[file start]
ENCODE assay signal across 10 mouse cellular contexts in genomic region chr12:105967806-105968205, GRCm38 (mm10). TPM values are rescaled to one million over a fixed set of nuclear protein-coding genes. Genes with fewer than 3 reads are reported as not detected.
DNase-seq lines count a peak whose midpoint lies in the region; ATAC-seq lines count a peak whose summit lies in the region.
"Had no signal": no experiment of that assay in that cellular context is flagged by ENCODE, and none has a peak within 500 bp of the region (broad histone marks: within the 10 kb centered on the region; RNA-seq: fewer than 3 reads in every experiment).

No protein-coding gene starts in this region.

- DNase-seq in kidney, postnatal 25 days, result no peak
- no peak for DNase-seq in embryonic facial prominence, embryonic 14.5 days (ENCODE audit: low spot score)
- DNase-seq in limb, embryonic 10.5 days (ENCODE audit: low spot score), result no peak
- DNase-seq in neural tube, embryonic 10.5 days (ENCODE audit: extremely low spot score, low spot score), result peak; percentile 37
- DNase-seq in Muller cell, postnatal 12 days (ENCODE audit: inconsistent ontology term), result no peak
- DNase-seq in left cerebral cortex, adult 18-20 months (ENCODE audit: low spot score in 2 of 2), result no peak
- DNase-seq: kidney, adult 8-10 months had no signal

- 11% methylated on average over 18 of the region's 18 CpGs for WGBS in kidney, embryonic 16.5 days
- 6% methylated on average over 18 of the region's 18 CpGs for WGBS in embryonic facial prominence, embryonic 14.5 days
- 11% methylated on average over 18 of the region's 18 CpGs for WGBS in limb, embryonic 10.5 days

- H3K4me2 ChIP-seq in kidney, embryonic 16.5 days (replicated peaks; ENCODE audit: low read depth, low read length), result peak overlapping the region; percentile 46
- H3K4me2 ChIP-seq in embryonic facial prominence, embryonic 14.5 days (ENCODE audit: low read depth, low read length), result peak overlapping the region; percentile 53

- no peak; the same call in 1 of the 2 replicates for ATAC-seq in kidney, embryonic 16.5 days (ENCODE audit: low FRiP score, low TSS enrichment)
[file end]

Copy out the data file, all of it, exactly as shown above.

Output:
ENCODE assay signal across 10 mouse cellular contexts in genomic region chr12:105967806-105968205, GRCm38 (mm10). TPM values are rescaled to one million over a fixed set of nuclear protein-coding genes. Genes with fewer than 3 reads are reported as not detected.
DNase-seq lines count a peak whose midpoint lies in the region; ATAC-seq lines count a peak whose summit lies in the region.
"Had no signal": no experiment of that assay in that cellular context is flagged by ENCODE, and none has a peak within 500 bp of the region (broad histone marks: within the 10 kb centered on the region; RNA-seq: fewer than 3 reads in every experiment).

No protein-coding gene starts in this region.

- DNase-seq in kidney, postnatal 25 days, result no peak
- no peak for DNase-seq in embryonic facial prominence, embryonic 14.5 days (ENCODE audit: low spot score)
- DNase-seq in limb, embryonic 10.5 days (ENCODE audit: low spot score), result no peak
- DNase-seq in neural tube, embryonic 10.5 days (ENCODE audit: extremely low spot score, low spot score), result peak; percentile 37
- DNase-seq in Muller cell, postnatal 12 days (ENCODE audit: inconsistent ontology term), result no peak
- DNase-seq in left cerebral cortex, adult 18-20 months (ENCODE audit: low spot score in 2 of 2), result no peak
- DNase-seq: kidney, adult 8-10 months had no signal

- 11% methylated on average over 18 of the region's 18 CpGs for WGBS in kidney, embryonic 16.5 days
- 6% methylated on average over 18 of the region's 18 CpGs for WGBS in embryonic facial prominence, embryonic 14.5 days
- 11% methylated on average over 18 of the region's 18 CpGs for WGBS in limb, embryonic 10.5 days

- H3K4me2 ChIP-seq in kidney, embryonic 16.5 days (replicated peaks; ENCODE audit: low read depth, low read length), result peak overlapping the region; percentile 46
- H3K4me2 ChIP-seq in embryonic facial prominence, embryonic 14.5 days (ENCODE audit: low read depth, low read length), result peak overlapping the region; percentile 53

- no peak; the same call in 1 of the 2 replicates for ATAC-seq in kidney, embryonic 16.5 days (ENCODE audit: low FRiP score, low TSS enrichment)